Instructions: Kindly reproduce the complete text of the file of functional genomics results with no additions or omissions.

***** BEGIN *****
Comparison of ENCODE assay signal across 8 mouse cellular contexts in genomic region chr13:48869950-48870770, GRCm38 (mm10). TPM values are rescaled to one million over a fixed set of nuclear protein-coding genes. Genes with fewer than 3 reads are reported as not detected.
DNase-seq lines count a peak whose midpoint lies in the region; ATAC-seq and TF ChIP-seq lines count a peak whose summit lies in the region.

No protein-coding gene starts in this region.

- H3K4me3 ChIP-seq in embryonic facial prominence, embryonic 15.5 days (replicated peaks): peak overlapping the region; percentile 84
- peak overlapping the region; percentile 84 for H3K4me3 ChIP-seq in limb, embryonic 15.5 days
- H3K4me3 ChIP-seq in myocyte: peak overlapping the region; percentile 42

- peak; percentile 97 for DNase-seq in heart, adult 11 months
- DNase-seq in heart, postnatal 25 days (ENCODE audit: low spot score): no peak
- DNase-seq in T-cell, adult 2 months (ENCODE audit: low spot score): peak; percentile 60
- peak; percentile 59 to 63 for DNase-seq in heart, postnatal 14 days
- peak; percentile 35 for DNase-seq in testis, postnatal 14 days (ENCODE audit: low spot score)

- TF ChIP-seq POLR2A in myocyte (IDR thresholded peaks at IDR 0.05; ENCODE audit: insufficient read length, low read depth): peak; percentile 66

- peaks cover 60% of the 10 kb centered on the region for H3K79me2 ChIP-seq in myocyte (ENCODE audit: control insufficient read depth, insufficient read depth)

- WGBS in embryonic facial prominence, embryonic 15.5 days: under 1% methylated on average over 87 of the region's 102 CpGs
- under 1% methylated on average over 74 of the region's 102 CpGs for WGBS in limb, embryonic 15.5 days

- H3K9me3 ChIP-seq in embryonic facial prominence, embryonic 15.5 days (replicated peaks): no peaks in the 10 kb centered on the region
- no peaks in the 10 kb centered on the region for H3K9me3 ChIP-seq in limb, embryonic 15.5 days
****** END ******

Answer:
Comparison of ENCODE assay signal across 8 mouse cellular contexts in genomic region chr13:48869950-48870770, GRCm38 (mm10). TPM values are rescaled to one million over a fixed set of nuclear protein-coding genes. Genes with fewer than 3 reads are reported as not detected.
DNase-seq lines count a peak whose midpoint lies in the region; ATAC-seq and TF ChIP-seq lines count a peak whose summit lies in the region.

No protein-coding gene starts in this region.

- H3K4me3 ChIP-seq in embryonic facial prominence, embryonic 15.5 days (replicated peaks): peak overlapping the region; percentile 84
- peak overlapping the region; percentile 84 for H3K4me3 ChIP-seq in limb, embryonic 15.5 days
- H3K4me3 ChIP-seq in myocyte: peak overlapping the region; percentile 42

- peak; percentile 97 for DNase-seq in heart, adult 11 months
- DNase-seq in heart, postnatal 25 days (ENCODE audit: low spot score): no peak
- DNase-seq in T-cell, adult 2 months (ENCODE audit: low spot score): peak; percentile 60
- peak; percentile 59 to 63 for DNase-seq in heart, postnatal 14 days
- peak; percentile 35 for DNase-seq in testis, postnatal 14 days (ENCODE audit: low spot score)

- TF ChIP-seq POLR2A in myocyte (IDR thresholded peaks at IDR 0.05; ENCODE audit: insufficient read length, low read depth): peak; percentile 66

- peaks cover 60% of the 10 kb centered on the region for H3K79me2 ChIP-seq in myocyte (ENCODE audit: control insufficient read depth, insufficient read depth)

- WGBS in embryonic facial prominence, embryonic 15.5 days: under 1% methylated on average over 87 of the region's 102 CpGs
- under 1% methylated on average over 74 of the region's 102 CpGs for WGBS in limb, embryonic 15.5 days

- H3K9me3 ChIP-seq in embryonic facial prominence, embryonic 15.5 days (replicated peaks): no peaks in the 10 kb centered on the region
- no peaks in the 10 kb centered on the region for H3K9me3 ChIP-seq in limb, embryonic 15.5 days